• Struthio coppensi (Early Miocene of Elizabethfeld, Namibia)
  • Struthio linxiaensis (Liushu Late Miocene of Yangwapuzijifang, China)
  • Struthio orlovi (Late Miocene of Moldavia)
  • Struthio karingarabensis (Late Miocene - Early Pliocene of SW and CE Africa) - oospecies(?)
  • Struthio kakesiensis (Laetolil Early Pliocene of Laetoli, Tanzania) - oospecies
  • Struthio wimani (Early Pliocene of China and Mongolia)
  • Struthio daberasensis (Early - Middle Pliocene of Namibia) - oospecies
  • Struthio brachydactylus (Pliocene of Ukraine)
  • Struthio chersonensis (Pliocene of SE Europe to WC Asia) - oospecies
  • Asian Ostrich, Struthio asiaticus (Early Pliocene - Late Pleistocene of Central Asia to China ?and Morocco)
  • Struthio dmanisensis (Late Pliocene/Early Pleistocene of Dmanisi, Georgia)
  • Struthio oldawayi (Early Pleistocene of Tanzania) - probably subspecies of S. camelus
  • Struthio anderssoni - oospecies(?)

Description Ostrich foot

Ostriches usually weigh from 63 to 130 kilograms (140"?290 lb), although some male ostriches have been recorded with weights of up to 155 kilograms (340 lb). The feathers of adult males are mostly black, with white at the ends of the wings and in the tail. Females and young males are greyish-brown and white. The head and neck of both male and female ostriches is nearly bare, but has a thin layer of down.

Claws on the wings

Their skin is variably colored dependant on the sub-species. The male tarsus has red horn plates, and the female's are black. The strong legs of the ostrich lack feathers. The bird has just two toes on each foot (most birds have four), with the nail of the larger, inner one resembling a hoof. The outer toe lacks a nail. This is an adaptation unique to ostriches that appears to aid in running. The wings are not used for flight, but are still large, with a wingspan of around two metres (over six feet), despite the absence of long flight feathers. The wings are used in mating displays, and they can also provide shade for chicks. The feathers, which are soft and fluffy, serve as insulation, and are quite different from the flat smooth outer feathers of flying birds (the feather barbs lack the tiny hooks which lock them together in other birds). They have 50-60 tail feathers, and their wings have 16 primary, four alular and 20-23 secondary feathers. The ostrich's sternum is flat, lacking the keel to which wing muscles attach in flying birds. The beak is flat and broad, with a rounded tip. Like all ratites, the ostrich has no crop, and it also lacks a gallbladder. They have three stomachs, and their caecae is 28 inches (71 cm). Unlike all other living birds, the ostrich secretes urine separately from feces. They also have unique pubic bones that are fused to hold their gut. The copulatory organ is retractable and 8 inches (20 cm) long. Finally, their palate is different than other ratites, in that the sphenoid and palatal bones are unconnected.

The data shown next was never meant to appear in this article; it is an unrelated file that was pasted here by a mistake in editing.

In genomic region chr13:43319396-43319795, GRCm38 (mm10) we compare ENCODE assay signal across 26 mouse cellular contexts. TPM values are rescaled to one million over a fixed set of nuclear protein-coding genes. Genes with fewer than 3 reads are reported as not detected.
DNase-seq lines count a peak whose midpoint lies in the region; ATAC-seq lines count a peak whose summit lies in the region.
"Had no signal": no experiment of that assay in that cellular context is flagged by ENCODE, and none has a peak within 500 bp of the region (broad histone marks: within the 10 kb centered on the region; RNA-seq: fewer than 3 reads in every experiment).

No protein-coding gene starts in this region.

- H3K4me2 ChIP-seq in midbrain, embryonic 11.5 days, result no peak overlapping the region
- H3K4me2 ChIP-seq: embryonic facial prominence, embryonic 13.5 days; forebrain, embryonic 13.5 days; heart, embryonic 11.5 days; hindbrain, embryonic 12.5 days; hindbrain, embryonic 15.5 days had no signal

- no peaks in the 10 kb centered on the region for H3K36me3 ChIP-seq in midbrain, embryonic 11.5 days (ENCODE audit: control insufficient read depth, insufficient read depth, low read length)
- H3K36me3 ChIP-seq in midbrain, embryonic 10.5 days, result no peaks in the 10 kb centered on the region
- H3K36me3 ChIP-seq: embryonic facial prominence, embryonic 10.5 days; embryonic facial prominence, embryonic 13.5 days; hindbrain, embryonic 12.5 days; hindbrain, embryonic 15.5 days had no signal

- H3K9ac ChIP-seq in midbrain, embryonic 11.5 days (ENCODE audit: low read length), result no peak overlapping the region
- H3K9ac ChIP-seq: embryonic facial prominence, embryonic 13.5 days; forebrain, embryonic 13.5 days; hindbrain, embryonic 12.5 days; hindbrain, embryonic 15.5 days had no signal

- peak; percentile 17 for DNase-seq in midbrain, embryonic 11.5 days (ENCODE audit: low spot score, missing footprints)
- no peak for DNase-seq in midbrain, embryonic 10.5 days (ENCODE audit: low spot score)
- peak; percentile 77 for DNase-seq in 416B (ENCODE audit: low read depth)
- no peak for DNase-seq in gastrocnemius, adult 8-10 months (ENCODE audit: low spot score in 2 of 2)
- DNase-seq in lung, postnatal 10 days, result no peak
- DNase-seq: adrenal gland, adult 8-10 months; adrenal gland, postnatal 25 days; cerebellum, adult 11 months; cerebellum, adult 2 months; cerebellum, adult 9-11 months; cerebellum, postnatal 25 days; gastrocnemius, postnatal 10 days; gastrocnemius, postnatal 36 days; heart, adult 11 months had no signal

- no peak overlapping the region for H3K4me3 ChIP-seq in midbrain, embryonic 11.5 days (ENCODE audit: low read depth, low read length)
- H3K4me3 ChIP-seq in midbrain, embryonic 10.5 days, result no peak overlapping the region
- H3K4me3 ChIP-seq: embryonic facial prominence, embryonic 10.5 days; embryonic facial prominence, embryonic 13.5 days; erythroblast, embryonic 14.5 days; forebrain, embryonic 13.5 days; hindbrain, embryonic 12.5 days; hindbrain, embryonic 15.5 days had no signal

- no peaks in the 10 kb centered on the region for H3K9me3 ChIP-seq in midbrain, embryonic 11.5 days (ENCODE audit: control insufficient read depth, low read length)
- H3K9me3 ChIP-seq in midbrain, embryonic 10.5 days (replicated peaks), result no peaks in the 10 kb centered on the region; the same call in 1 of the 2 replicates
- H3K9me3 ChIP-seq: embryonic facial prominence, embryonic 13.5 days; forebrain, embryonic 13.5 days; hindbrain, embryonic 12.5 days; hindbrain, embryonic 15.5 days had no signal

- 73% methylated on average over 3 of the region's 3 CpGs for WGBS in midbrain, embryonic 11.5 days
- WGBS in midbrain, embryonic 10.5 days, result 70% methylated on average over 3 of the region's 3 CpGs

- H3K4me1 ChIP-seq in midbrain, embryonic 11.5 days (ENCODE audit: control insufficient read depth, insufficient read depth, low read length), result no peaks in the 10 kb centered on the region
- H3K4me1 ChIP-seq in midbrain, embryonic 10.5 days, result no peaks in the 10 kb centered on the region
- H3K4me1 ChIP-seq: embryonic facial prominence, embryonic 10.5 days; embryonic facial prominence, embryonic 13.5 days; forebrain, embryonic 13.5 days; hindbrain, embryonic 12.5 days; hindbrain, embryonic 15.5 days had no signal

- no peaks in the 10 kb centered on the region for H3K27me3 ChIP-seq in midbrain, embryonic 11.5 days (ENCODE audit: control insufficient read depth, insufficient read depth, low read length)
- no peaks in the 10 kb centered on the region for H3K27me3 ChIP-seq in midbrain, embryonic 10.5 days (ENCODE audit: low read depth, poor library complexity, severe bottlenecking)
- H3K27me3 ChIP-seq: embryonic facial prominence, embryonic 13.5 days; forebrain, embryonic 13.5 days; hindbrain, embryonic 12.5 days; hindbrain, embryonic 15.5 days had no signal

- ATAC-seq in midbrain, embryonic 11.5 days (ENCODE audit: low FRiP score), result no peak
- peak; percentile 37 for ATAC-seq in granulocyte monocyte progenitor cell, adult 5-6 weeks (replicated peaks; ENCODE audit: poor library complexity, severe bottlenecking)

At sexual maturity (two to four years old), male ostriches can be between 1.8 and 2.8 metres (5.9 and 9.2 ft) in height, while female ostriches range from 1.7 to 2 metres (5.6 to 6.6 ft). During the first year of life, chicks grow about 25 centimetres (9.8 in) per month. At one year of age, ostriches weigh around 45 kilograms (99 lb). An ostrich can live up to 75 years.

A man kills Red-Necked ostriches in a 2nd-century Roman mosaic at Zliten on the Libyan coast.

Distribution and habitat